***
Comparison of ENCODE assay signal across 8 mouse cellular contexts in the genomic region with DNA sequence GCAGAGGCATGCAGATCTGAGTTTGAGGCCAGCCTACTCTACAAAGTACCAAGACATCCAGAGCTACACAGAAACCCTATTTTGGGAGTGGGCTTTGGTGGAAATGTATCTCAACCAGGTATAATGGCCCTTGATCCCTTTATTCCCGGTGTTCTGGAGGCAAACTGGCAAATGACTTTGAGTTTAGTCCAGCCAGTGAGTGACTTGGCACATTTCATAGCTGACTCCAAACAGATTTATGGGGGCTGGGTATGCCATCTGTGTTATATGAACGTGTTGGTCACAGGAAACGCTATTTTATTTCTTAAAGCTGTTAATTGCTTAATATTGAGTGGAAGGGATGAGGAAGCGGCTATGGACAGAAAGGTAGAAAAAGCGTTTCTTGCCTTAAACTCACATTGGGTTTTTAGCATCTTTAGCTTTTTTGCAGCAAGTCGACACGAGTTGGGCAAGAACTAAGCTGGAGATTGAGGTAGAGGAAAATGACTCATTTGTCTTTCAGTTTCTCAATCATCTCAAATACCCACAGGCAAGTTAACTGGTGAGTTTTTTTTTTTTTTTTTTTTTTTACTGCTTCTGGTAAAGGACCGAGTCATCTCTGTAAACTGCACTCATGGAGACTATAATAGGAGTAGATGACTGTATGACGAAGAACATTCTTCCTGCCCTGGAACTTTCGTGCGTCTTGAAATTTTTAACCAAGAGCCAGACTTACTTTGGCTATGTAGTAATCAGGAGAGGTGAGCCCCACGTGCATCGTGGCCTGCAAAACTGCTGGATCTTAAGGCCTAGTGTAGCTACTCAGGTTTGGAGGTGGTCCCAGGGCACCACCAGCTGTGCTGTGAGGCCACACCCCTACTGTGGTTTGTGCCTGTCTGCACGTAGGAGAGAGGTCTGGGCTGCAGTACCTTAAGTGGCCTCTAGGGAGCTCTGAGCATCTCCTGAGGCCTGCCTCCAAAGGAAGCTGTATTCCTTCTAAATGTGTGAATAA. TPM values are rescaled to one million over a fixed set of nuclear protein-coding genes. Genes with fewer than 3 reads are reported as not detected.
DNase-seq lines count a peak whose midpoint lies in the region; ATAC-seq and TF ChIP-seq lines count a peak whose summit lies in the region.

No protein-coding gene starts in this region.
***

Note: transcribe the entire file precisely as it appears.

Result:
Comparison of ENCODE assay signal across 8 mouse cellular contexts in the genomic region with DNA sequence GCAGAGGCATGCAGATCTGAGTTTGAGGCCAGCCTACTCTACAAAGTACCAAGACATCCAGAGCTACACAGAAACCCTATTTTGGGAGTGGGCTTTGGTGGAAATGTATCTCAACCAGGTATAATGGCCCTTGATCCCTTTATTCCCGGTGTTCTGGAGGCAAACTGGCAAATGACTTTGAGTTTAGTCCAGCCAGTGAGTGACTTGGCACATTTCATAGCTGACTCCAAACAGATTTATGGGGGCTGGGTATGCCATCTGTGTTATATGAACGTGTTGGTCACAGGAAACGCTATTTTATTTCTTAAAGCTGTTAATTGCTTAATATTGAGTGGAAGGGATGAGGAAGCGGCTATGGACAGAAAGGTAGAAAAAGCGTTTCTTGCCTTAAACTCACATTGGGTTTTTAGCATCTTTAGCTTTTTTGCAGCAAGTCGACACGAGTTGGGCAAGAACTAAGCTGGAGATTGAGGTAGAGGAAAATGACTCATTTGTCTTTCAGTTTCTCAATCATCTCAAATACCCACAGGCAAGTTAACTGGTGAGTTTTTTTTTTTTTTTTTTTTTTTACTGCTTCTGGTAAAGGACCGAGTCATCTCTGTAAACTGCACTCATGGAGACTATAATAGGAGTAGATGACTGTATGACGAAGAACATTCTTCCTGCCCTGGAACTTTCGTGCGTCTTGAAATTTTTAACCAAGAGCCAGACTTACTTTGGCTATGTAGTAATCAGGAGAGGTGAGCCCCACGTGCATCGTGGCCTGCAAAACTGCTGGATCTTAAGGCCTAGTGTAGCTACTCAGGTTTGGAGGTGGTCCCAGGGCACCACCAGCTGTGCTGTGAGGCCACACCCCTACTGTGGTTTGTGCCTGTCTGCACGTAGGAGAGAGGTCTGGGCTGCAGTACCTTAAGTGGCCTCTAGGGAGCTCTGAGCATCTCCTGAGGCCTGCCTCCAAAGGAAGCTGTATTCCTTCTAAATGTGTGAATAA. TPM values are rescaled to one million over a fixed set of nuclear protein-coding genes. Genes with fewer than 3 reads are reported as not detected.
DNase-seq lines count a peak whose midpoint lies in the region; ATAC-seq and TF ChIP-seq lines count a peak whose summit lies in the region.

No protein-coding gene starts in this region.